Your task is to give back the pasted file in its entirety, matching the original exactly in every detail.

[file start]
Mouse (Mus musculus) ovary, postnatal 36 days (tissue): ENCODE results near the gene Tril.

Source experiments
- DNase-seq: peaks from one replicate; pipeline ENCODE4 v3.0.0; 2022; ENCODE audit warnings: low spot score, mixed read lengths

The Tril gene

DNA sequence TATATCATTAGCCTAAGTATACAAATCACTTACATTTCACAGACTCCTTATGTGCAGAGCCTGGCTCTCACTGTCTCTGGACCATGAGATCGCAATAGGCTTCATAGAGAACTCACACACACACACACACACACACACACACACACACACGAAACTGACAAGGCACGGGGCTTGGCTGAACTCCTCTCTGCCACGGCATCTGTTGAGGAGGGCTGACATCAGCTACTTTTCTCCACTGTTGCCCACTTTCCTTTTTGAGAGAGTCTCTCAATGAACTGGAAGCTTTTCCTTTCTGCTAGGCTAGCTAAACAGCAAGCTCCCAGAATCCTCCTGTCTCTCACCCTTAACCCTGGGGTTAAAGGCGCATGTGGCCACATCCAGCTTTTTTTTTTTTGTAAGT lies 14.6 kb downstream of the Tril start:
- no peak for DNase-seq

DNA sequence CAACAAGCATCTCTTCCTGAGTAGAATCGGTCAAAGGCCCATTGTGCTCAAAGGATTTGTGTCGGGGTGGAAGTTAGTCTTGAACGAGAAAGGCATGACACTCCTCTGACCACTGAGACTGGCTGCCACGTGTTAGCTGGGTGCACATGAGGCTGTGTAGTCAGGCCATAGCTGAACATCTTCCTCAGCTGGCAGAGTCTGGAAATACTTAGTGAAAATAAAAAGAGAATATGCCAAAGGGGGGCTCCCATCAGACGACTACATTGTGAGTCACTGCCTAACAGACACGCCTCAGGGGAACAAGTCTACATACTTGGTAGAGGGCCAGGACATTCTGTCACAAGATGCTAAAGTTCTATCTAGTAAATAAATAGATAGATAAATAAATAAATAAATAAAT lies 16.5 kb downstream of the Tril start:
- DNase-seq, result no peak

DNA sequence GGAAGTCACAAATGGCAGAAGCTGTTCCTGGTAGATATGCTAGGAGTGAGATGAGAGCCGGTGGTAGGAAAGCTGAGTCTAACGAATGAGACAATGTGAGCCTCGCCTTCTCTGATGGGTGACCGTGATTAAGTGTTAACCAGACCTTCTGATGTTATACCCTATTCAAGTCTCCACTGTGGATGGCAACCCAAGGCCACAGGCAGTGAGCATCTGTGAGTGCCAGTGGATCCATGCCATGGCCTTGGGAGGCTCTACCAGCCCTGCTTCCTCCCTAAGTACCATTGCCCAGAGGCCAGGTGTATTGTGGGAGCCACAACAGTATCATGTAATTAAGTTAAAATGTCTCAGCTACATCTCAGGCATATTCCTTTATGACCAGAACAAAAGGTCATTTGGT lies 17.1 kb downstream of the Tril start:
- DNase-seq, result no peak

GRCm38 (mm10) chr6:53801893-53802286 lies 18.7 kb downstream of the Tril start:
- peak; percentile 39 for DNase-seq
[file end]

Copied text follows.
Mouse (Mus musculus) ovary, postnatal 36 days (tissue): ENCODE results near the gene Tril.

Source experiments
- DNase-seq: peaks from one replicate; pipeline ENCODE4 v3.0.0; 2022; ENCODE audit warnings: low spot score, mixed read lengths

The Tril gene

DNA sequence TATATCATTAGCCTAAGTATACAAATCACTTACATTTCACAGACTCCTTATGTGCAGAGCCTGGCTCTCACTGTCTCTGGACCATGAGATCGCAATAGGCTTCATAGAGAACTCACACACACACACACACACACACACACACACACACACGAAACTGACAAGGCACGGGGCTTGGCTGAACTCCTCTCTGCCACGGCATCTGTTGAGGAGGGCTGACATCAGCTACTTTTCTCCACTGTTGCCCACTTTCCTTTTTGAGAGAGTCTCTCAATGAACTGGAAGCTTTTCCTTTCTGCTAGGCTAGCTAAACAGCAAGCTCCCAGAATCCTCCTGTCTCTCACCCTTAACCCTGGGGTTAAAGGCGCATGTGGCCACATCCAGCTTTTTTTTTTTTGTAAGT lies 14.6 kb downstream of the Tril start:
- no peak for DNase-seq

DNA sequence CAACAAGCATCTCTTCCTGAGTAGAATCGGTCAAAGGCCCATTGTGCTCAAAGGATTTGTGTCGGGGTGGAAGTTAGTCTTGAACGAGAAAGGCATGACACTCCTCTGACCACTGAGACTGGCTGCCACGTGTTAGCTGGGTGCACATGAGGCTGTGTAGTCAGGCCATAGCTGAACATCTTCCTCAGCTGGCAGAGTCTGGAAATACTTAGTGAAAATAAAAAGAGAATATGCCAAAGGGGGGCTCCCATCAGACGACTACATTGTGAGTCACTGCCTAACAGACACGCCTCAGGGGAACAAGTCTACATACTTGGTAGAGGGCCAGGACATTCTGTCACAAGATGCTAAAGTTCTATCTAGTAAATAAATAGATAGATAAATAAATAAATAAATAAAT lies 16.5 kb downstream of the Tril start:
- DNase-seq, result no peak

DNA sequence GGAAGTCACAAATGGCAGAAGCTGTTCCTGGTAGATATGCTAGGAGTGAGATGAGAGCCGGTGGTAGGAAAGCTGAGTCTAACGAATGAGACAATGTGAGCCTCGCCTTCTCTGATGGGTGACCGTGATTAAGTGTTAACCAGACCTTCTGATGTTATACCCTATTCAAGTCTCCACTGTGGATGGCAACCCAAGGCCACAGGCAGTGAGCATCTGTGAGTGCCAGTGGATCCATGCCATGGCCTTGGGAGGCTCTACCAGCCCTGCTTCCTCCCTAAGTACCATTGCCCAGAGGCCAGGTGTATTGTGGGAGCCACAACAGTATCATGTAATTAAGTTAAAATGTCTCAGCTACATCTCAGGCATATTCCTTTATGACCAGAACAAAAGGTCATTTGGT lies 17.1 kb downstream of the Tril start:
- DNase-seq, result no peak

GRCm38 (mm10) chr6:53801893-53802286 lies 18.7 kb downstream of the Tril start:
- peak; percentile 39 for DNase-seq